Taking a sales job, running a market stall, starting a micro business

Joining the Trading and Investment Society here at QM

Participating in an online “fantasy” investment game. Relax – no folding money changes hands. If you’d prefer, do this on an individual basis. Take out some “virtual” shares – again, you are not parting with any cash- in some actual assets and see how they perform.

Commercial awareness: you’ve got it. Use it.

Gill Sharp
Careers Consultant
QM Careers

Student Stories: Volunteering with QMSU

To highlight the value of volunteering – how it is great for your CV AND your social life, as well as being rewarding, we got one of our student journalists to tell us about his experiences…

“With the employment market in a pretty dire state, I knew I needed “that something extra” which would make me stand out in the saturated graduate pool. Volunteering was the perfect way to do this.

The skills that employers look for can be gained through volunteering. Whether it is building on your team working skills through cleaning out the Regent’s Canal with a group of other volunteers, or improving your time management by working volunteering around your learning schedule, volunteering is a great way to prepare you for the world of work. AND it looks great on CVs and applications.  In my role at Team Provide, which is a group of students that lead QM’s volunteering service Provide, I have gained invaluable leadership and communication skills. This was mainly through leading groups on various volunteering events, and even recruiting volunteers on campus.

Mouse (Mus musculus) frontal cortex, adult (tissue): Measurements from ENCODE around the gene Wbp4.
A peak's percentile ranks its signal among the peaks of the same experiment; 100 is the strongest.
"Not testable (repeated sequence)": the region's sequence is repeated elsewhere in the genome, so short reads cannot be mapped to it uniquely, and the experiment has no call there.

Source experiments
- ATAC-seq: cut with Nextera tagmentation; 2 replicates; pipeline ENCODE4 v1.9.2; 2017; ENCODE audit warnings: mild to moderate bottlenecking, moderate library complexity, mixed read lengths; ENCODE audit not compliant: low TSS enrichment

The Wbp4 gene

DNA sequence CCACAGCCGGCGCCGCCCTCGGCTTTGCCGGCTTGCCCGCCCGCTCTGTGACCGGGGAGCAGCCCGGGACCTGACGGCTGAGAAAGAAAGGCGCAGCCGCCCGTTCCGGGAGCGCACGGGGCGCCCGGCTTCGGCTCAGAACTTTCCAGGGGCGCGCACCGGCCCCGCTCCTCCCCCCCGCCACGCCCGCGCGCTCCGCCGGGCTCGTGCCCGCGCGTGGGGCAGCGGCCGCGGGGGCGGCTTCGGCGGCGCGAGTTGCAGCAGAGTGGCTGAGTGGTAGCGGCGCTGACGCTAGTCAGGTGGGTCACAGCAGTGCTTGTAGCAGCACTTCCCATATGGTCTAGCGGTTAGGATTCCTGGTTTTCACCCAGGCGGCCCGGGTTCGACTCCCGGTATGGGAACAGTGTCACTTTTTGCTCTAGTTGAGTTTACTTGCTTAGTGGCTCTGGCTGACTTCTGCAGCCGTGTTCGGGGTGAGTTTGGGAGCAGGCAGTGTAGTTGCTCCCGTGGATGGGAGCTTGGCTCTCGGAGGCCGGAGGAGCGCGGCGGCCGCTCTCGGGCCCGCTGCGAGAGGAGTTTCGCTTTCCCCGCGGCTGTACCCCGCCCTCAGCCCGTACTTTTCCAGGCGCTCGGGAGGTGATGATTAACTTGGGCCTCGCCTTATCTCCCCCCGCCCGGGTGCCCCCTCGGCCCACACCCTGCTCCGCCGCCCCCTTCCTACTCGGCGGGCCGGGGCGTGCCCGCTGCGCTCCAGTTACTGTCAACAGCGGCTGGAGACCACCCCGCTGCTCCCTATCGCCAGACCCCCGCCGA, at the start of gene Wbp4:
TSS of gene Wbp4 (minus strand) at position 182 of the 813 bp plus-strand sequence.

Networking is another highly important factor to consider when preparing for your life as a graduate. Volunteering may be seen as an unlikely way of networking, unless you want to work in the Charity sector. This couldn’t be further from the case. I have volunteered on events where I have met employees from the Bank of England, PwC, Standard Chartered, Shell, Balfour Beatty, and various public sector organisations. They were full of praise for student volunteers, and have reiterated how volunteering makes a candidate more desirable.

Throughout my time as a volunteer, I met so many different students that I would not have otherwise met. Today, some of my best friends I met through volunteering. The various volunteering activities that I participated in were also extremely fun; dashing through the Kensington Olympia with a trolley collecting as many toys as possible was a personal highlight. These toys were then donated to the children’s charity, Barnardos. To sum it up, I was having a laugh with my mates, and all for a good cause. What else can I say!

If you do anything this year, show that you can use your initiative and undertake some form of voluntary work. Provide is the best hub for you to begin exploring different volunteering opportunities in London. Check out the website at http://www.qmsu.org/volunteering/ and sign up today. Go on, your CV needs you!”

Emmet McCallion
3rd year Business Management